This is typically called 'SSL offloading' and is quite common in bigger setups. It reduces load on the back end servers, since many hardware loadbalancers have special crypto chips which can handle a lot of SSL traffic at high speed. Another benefit is that you have to store the SSL certificate and its private key only in one place, and will only need to replace it there when the certificate it's close to expiring.
One requirement to make it secure is that the nodes which are being loadbalanced aren't reachable any other way. Typically, these nodes are only connected on private IP addresses which aren't routed even within the network, so there's only a layer 2 (ethernet) network between the servers and load balancer, and no other way to connect to servers.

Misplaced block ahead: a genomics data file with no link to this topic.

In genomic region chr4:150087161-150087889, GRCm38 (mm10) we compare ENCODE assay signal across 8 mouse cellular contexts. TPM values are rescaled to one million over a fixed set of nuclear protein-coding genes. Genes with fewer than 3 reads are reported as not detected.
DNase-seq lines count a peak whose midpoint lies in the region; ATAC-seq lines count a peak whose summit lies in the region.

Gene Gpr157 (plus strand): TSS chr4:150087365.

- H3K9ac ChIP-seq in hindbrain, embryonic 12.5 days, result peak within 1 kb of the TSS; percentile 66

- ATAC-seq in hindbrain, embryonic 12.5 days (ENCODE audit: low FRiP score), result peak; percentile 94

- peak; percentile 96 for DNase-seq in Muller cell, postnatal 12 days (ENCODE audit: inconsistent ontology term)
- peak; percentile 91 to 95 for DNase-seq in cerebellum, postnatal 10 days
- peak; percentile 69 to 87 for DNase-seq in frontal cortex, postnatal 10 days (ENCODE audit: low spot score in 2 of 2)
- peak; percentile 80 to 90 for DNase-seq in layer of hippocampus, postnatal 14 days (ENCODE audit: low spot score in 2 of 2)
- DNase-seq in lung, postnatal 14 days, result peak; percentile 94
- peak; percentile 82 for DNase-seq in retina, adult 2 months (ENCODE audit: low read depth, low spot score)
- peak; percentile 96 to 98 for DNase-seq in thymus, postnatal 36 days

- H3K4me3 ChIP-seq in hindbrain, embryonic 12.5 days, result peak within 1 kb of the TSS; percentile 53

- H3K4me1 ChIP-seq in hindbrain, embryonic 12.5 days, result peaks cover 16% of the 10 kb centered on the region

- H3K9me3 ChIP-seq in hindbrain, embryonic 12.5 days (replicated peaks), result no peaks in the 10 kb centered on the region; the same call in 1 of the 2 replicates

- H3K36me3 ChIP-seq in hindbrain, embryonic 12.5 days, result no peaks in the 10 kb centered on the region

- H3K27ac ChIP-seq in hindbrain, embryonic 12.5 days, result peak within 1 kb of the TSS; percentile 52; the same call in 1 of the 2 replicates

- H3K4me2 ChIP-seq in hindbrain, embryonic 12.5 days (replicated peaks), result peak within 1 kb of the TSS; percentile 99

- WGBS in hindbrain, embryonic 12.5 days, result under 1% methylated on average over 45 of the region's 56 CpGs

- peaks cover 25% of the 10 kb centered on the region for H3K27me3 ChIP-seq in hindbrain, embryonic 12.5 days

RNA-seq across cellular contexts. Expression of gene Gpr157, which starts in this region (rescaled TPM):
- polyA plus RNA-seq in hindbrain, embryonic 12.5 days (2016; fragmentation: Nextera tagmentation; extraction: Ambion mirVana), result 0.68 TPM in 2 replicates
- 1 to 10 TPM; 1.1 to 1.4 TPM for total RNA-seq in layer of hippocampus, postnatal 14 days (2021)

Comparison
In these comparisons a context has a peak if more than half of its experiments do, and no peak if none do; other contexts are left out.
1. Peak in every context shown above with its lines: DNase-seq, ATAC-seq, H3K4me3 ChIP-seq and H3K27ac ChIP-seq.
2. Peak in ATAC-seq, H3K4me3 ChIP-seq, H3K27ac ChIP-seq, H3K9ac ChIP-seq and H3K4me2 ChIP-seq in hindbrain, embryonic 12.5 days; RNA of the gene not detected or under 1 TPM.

In some cases (for example hosting of PCI compliant setups) this won't be enough, so often SSL re-encryption is used there. In that case the connection between the load balancer and the servers is via SSL as well. The loadbalancer decrypts traffic coming from clients, does its magic (for example pick the right node to proxy traffic to, do some rewriting tricks, etc) and then encrypts it again on the connection to the backend server.